Biases In Thinking And Decision Making
When I was in 3rd grade, I was over at my friend Dan Krantz’s house. We were having a great time until his mom made us Mac N’ Cheese. I took 1 bite and next thing you know I threw up all over the place. I was 9 years old, and have not had one bite of Mac N Cheese since. Let’s take a minute to analyze this statement as there are a few key things to be extrapolated and learned. Oh, and don’t worry this will turn into a finance blog I promise.
For starters, think of all the amazing meals I’ve missed out on through the years. My kids live on this stuff and love it (as do most people). I’ve been to many a restaurant with fancy upscale lobster mac n’ cheese and other variations. I sit there and stare as my friends gobble it up with enjoyment. Not me, instead I order the darn salad!
Next, why don’t I like it? Because of one bad experience over 30 years ago! Think how insane that sounds as I say it. Not only that it has basically 2 ingredients that most humans like, carbs and cheese! If you’ve met me, and seen my pizza prowess, you would understand my love for these items. Yet, I still get nauseous thinking about eating it, simply because of what it did to me 3 plus decades ago. It is insane to think the brain is that powerful of a thing it can hold onto something that happened when I was a kid, and literally affect my decision-making today.
Past Experiences Do Affect Current Decisions
I bring this up, not to get lambasted by all you mac n’ cheese enthusiasts. Rather, I make these two points as they are relevant to so many of us in our current investing behavior. Let me explain, shall I?
Today, many clients are getting nervous as investments are clearly down. It makes them uneasy and the thoughts running through their brain are counterproductive. I get, not many, but some questioning their risk tolerance and allocation due to a bad 6 months.
Now let’s play this out a bit so you can see the relevance to mac n’ cheese. Let’s say the markets do what everyone reading this knows they do and that they have always done since the dawn of time. Suppose they go down a bit more and for a little longer. Then they continue to grow over the rest of your lifetime to unimaginable heights. Hypothetically, is there any reason to suggest this won’t happen?
Imagine if you acted on this behavior and went super conservative. The issue becomes, like me with mac n’ cheese, you’ll likely never revert back and thus miss all the amazing things the market has to offer. All while your friends and peers laugh as they enjoy the countless benefits over the next bunch of decades.
Part two, of my analogy, is how past experiences shape current decisions. There is a huge movement, we’ve been on the forefront for a while, in the financial services industry called behavior finance. It essentially talks about all the biases we have as individuals and how it shapes our current decision-making. One of our toughest and most valuable jobs as financial guides is to help rid us of these biases, as they are not healthy. Instead, they are more fight or flight behaviors that are innately hardwired into our brains. I’ve written about this topic many a time, but now is a great time to revisit this stuff.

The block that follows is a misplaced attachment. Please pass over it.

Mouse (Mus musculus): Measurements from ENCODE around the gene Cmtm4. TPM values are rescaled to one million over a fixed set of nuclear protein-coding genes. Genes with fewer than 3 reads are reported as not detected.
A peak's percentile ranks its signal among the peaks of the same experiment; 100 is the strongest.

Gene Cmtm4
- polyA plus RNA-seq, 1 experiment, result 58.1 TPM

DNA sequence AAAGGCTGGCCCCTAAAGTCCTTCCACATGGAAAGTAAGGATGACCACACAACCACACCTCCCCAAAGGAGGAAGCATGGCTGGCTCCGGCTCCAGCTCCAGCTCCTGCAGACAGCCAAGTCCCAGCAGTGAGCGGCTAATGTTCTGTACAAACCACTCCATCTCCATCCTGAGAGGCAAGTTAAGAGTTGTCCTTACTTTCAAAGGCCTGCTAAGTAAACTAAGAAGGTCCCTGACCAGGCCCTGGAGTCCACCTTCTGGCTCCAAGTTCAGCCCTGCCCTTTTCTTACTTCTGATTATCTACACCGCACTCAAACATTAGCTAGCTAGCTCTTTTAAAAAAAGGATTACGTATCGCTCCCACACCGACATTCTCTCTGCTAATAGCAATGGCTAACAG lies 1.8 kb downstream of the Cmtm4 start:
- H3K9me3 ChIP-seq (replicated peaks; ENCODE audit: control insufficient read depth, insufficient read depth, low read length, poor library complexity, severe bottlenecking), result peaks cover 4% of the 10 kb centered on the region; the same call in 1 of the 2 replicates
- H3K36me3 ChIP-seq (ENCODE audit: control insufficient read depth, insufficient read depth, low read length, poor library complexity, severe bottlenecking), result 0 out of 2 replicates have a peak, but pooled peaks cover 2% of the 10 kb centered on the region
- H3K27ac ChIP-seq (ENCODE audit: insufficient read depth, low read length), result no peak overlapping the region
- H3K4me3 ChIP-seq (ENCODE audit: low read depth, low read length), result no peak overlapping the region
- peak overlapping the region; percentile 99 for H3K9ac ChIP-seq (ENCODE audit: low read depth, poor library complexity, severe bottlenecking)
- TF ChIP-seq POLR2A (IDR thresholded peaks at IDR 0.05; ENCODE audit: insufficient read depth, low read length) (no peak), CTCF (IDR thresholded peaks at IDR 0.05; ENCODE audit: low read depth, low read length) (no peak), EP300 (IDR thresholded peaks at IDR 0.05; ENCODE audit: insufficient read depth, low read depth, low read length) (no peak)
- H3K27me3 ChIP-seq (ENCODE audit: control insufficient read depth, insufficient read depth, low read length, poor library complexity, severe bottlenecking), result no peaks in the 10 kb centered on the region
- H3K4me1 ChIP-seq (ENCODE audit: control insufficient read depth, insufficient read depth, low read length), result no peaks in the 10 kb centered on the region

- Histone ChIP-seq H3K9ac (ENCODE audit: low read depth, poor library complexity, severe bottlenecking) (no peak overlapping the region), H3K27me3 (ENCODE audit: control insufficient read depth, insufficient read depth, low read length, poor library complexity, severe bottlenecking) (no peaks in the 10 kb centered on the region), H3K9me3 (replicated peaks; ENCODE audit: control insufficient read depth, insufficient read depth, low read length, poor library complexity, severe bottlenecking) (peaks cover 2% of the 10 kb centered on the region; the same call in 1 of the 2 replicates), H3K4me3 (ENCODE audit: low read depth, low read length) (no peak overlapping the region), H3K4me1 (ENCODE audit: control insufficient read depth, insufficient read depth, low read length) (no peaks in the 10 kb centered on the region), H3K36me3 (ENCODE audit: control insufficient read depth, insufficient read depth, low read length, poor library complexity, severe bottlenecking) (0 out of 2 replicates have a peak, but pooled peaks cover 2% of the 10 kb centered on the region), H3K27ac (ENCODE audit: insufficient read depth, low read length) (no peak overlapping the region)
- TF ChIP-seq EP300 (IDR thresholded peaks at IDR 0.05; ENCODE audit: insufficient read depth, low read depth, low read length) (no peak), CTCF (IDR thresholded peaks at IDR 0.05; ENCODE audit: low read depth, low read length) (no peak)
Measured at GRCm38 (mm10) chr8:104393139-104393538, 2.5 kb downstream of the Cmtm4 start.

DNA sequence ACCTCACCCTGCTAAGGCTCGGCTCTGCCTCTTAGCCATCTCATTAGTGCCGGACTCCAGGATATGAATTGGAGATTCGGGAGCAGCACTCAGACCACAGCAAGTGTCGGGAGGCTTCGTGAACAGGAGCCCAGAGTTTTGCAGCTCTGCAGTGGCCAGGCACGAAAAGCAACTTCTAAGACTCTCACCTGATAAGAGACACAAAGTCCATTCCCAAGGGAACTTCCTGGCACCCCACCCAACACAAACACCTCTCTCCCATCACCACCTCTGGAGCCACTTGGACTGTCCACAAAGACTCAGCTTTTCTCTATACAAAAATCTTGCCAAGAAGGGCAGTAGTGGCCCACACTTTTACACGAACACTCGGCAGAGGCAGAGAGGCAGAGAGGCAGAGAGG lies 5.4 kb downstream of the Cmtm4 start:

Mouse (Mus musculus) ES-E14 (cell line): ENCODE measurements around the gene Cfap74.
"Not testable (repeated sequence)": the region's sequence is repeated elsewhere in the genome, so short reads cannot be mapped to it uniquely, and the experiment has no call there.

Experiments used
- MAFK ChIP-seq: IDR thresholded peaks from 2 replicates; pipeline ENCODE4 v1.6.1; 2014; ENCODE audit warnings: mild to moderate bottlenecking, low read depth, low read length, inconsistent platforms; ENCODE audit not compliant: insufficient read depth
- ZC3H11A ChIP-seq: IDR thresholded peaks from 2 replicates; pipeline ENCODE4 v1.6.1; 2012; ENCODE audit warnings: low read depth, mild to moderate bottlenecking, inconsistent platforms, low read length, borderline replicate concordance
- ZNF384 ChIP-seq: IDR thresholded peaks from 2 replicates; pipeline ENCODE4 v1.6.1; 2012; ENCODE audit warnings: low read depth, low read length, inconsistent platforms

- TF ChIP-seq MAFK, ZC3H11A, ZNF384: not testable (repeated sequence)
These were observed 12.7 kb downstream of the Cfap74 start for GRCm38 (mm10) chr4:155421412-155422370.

Here are a few biases to make my point:
Types of Biases in Thinking and Decision Making
This speaks to the fact we weigh things that happened recently more heavily than things that happened a while ago in our decision-making. For instance, you may have seen incredible growth in your investments over the past 10-15 years, yet one blip on the radio in today’s market and all those benefits go out the window. I hear things now like, “Andrew the markets may not go back up in my lifetime.” Now, these comments aren’t from a bunch of 98-year-olds either.
This suggests that we overweight our own decisions more than we should be. During times like these, I see it all the time. Many experts emerge as market guru’s these days. The reality is what information are they working with? I’d suggest that in almost no situation are these decisions founded on more research and analysis than what experts in the field are working with, including our own highly credentialed investment team.
This speaks to the fact that individuals overvalue an initial piece of information more than subsequent information. Again, I see this a lot during down markets. “Andrew, I read a few months ago inflation yada yada yada.” I believe markets are efficient and constantly pricing in new information. The question at hand is, are you? Or are you working with stale information from an article or news piece you saw months ago?
Mac N Cheese Bias–
This is a new name, I created today, for many other industry biases. Essentially, your current decision-making is based on a bad experience from your past. Do you know how many times a new client comes in and has their funds really conservative? I’ll ask why and they’ll go back to 08 or 99 markets and they’ll recite how bad that was. Rather, than focusing on everything that happened in between those years, and the myriad of benefits if they didn’t act on one bad experience? This one event in their past really can hinder current decision-making.
Eat The Mac N’ Cheese
Don’t be like me, eat the mac n’ cheese would ya! Hopefully, my point is clear that carrying around old baggage can be a serious detriment to your finances and your pallet. I recognize it is a really hard thing to do, and these are deep-rooted behaviors we have to change. That said, these are the times I find leaning on professionals to help guide you and look at things through an unbiased lens is critical to your long-term financial health. We take a lot of pride in being students of this at Diversified so lean on us we are happy to help.
Stay wealthy, healthy, and happy everyone.
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